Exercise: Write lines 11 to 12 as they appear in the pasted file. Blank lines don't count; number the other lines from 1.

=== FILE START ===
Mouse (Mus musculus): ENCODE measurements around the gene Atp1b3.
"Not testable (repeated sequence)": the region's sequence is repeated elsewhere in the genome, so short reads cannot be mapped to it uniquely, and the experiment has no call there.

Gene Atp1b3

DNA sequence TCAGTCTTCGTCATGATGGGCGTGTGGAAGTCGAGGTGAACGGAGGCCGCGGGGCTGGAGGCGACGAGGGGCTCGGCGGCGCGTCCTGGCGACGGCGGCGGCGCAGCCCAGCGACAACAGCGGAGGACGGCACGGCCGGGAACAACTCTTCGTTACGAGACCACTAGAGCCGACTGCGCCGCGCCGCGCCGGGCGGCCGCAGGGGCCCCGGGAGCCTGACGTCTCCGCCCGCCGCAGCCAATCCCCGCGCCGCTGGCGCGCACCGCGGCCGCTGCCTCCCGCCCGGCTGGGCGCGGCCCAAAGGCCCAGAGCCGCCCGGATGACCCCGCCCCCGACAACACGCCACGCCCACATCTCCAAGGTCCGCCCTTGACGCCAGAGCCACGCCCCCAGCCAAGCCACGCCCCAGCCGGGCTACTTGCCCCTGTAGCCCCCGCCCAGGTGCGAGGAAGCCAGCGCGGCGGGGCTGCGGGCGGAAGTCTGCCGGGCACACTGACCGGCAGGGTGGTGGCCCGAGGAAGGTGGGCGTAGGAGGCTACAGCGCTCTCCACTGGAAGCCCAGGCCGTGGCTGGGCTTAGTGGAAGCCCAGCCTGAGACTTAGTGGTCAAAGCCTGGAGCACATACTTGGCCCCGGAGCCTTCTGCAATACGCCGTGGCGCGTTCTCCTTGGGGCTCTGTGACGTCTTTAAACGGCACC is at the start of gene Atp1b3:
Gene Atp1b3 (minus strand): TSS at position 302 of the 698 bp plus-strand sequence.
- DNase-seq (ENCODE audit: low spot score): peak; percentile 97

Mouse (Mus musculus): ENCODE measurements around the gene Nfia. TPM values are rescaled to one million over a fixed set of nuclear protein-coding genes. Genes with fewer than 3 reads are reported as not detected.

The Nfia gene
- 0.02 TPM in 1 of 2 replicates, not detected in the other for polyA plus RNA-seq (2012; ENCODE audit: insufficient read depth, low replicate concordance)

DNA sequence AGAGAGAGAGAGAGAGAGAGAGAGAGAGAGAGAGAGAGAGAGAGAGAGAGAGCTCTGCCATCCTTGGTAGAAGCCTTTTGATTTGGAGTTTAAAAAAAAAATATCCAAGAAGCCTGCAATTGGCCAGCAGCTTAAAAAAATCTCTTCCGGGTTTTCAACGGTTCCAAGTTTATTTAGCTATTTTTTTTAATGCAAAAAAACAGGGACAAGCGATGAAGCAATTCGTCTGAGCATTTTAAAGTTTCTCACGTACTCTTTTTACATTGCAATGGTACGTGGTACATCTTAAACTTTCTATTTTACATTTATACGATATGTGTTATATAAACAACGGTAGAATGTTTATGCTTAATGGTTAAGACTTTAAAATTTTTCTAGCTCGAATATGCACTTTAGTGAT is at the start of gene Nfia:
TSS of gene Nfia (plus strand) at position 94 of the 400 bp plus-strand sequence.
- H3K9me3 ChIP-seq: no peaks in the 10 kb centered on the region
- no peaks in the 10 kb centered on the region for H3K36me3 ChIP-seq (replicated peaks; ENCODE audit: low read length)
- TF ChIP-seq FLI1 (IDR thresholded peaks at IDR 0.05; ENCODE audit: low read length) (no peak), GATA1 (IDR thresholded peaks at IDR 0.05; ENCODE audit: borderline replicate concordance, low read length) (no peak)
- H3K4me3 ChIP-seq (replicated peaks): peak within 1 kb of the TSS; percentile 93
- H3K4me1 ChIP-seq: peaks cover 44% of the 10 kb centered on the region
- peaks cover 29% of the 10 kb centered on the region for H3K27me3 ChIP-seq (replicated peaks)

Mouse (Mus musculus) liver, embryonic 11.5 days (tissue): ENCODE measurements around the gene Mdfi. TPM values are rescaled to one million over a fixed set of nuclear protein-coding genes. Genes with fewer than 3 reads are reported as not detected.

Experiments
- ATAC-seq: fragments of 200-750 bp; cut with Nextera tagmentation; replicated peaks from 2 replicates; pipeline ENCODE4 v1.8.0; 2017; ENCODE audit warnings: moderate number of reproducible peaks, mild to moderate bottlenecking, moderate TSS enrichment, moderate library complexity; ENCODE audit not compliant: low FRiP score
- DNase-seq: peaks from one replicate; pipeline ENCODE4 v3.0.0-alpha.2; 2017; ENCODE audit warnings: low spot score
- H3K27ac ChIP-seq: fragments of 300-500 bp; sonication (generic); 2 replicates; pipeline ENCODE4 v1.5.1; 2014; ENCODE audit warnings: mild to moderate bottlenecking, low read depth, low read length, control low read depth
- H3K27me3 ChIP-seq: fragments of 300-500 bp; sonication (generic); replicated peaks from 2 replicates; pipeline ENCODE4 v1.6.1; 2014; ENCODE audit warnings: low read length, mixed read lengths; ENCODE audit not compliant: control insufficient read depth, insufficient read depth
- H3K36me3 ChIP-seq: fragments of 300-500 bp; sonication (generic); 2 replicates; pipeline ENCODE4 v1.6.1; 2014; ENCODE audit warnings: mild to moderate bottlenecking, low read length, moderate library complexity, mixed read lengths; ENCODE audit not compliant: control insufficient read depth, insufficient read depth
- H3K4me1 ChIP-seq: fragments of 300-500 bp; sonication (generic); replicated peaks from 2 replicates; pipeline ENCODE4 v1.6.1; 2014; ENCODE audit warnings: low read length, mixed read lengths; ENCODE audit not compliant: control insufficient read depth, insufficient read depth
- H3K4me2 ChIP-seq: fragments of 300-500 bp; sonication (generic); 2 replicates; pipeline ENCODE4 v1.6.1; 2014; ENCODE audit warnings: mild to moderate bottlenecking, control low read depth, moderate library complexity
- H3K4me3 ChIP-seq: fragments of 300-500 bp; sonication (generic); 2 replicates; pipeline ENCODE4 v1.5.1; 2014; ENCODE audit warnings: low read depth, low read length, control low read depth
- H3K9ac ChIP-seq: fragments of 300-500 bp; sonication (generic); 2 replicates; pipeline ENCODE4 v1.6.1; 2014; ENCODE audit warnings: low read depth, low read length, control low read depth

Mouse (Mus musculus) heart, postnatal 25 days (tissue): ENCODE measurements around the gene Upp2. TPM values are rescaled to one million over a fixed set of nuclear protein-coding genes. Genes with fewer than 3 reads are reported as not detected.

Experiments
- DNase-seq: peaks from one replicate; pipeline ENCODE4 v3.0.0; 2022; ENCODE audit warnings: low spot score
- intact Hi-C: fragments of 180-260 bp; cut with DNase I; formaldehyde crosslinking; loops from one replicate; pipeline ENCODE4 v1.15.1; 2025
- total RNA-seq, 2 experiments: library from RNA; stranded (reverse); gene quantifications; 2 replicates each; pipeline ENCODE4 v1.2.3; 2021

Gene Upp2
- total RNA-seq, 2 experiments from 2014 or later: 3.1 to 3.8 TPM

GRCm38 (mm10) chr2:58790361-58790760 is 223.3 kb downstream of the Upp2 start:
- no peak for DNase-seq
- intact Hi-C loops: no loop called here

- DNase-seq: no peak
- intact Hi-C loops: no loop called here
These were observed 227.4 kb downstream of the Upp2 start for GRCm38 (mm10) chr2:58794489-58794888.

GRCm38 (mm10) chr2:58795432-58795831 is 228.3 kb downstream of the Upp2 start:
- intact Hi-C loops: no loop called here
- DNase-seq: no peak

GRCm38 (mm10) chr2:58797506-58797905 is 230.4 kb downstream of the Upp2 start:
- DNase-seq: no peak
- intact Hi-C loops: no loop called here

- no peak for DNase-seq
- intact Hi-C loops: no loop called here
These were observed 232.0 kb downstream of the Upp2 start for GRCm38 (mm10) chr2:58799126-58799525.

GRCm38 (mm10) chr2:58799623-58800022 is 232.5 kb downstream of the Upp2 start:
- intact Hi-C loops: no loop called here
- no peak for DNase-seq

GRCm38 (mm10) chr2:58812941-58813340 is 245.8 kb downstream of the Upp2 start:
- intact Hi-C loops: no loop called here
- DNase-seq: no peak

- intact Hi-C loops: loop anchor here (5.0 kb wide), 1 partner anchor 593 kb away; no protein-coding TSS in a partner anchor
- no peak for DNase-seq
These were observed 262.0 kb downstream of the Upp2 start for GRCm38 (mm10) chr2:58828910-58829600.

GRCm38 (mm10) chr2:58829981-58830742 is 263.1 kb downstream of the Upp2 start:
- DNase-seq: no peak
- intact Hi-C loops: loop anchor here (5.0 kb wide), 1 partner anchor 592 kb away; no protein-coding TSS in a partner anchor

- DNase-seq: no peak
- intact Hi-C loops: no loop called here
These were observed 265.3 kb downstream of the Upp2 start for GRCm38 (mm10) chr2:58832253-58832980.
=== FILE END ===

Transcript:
TSS of gene Nfia (plus strand) at position 94 of the 400 bp plus-strand sequence.
- H3K9me3 ChIP-seq: no peaks in the 10 kb centered on the region